What about the boys?

I recently gave a talk about teaching to boys and I want to tell you about it.  Because we have a problem.  Our problem is that girls are succeeding.  For years we women spent time arguing that women were failing in schools.  The statistics are strong, fewer women were attending college, fewer women were completing college, and fewer women were holding jobs in the workplace (and held those jobs with a lower salary).  But when we look at the past couple years in lower educational settings a different picture emerges.  I read a interesting report published by AAUW (American Association of University Women).  In this report they gave lots of information gathered by the National Assessment of Educational Progress which lives under the “National Center for Educational Statistics” who are a subset of U.S. Department of Education, Institute of Education Sciences.  So the data ought to be trusted.  Here is one such graph from their report comparing High School grade point averages. 

The girls are now outperforming the boys.  More importantly you need to know that girls earn more credits than boys in high school science and math AND they have a higher combined GPA in these courses.  The girls are definitely succeeding in the academic world we have created with clear objectives and transparent teaching.  In all the articles I read about gender segregation in classrooms, the authors spent >65% talking about girls and how girls learn.  Pretty much the only thing we can say about how boys learn is that it is “not” like the girls. Can’t we learn more about boys to get away from the negation statements?  What’s more, the articles all agreed on one item.  Gender segregation is great for the girls, but doesn’t effect boys learning at all.   I think this just means that we know how to cater to girls, but we can’t cater to the boys.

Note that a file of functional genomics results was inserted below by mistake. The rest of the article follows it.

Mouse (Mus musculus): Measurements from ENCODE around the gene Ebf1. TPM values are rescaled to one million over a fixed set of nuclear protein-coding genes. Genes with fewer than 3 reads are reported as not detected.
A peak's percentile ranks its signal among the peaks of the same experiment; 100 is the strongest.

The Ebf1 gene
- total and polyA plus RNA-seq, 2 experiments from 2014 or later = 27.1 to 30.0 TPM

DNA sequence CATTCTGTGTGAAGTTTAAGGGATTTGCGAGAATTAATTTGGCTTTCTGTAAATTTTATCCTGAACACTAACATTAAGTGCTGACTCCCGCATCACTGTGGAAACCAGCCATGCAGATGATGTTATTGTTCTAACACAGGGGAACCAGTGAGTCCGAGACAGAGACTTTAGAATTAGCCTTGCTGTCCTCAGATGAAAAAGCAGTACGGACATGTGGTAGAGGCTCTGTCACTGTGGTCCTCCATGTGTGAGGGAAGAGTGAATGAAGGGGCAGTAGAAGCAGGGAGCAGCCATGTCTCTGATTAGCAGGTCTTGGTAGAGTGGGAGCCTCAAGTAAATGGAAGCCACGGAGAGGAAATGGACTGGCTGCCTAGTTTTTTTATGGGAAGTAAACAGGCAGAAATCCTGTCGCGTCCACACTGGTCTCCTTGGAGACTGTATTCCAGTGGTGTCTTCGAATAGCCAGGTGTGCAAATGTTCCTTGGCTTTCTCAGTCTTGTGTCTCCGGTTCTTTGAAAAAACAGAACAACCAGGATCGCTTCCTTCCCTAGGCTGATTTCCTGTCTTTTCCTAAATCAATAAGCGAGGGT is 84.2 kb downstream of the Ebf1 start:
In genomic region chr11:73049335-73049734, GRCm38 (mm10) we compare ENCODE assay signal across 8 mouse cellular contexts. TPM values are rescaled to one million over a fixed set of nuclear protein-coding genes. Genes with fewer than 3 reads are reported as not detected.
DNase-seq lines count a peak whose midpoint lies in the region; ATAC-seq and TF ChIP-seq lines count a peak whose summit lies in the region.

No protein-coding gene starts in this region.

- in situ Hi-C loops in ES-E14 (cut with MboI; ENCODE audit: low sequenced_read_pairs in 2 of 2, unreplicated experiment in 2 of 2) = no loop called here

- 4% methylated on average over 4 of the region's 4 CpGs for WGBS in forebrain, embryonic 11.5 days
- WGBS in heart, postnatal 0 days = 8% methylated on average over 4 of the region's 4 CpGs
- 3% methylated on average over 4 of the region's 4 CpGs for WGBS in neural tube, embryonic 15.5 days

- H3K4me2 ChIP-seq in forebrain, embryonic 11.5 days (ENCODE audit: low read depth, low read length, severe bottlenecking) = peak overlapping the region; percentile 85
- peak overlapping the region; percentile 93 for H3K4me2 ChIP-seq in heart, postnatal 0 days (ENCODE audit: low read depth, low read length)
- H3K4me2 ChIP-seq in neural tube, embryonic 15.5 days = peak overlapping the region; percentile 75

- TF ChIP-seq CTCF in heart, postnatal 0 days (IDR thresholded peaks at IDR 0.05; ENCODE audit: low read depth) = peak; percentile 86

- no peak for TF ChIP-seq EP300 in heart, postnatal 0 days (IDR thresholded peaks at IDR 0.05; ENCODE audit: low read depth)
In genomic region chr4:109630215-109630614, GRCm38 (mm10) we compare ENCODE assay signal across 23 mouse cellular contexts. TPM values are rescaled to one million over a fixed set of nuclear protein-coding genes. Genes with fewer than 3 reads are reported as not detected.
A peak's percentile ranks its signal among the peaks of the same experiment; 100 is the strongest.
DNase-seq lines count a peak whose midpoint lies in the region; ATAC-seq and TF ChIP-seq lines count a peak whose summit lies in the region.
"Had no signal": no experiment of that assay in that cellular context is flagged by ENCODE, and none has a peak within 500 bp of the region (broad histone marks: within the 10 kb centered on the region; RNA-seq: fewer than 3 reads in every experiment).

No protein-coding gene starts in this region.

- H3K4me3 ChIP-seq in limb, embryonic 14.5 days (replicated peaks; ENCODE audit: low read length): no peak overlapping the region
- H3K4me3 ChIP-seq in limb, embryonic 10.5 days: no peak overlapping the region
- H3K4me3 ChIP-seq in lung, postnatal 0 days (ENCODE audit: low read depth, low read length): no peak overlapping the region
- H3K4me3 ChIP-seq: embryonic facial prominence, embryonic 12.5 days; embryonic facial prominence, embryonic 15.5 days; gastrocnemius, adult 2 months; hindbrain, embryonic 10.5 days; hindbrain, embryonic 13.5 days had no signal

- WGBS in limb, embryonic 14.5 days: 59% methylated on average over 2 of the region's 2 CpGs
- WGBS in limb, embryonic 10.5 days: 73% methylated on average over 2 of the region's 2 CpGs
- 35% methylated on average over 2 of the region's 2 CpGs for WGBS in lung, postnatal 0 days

I’m a liberal woman, I grew up in strong female influences and attended an undergraduate woman’s college.  I really believe in single sex education; I think it is a great environment to teach women because women learn more in all women classes.  I would love for it to also be true that men learn more in all-male classrooms.  Wouldn’t it be awful if men really needed women to succeed?  I’m a feminist, but I just can’t believe that men can’t succeed on their own.   I’m starting to think we are doing our men a great disservice by not knowing more about how they learn.  And so I naively ask, “What about the boys?”  When are we going to show them some educational love?

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About Samantha from SocialMath

Applied Mathematician and writer of socialmathematics.net.
This entry was posted in Learning and Teaching Math, Social Mathematicians. Bookmark the permalink.

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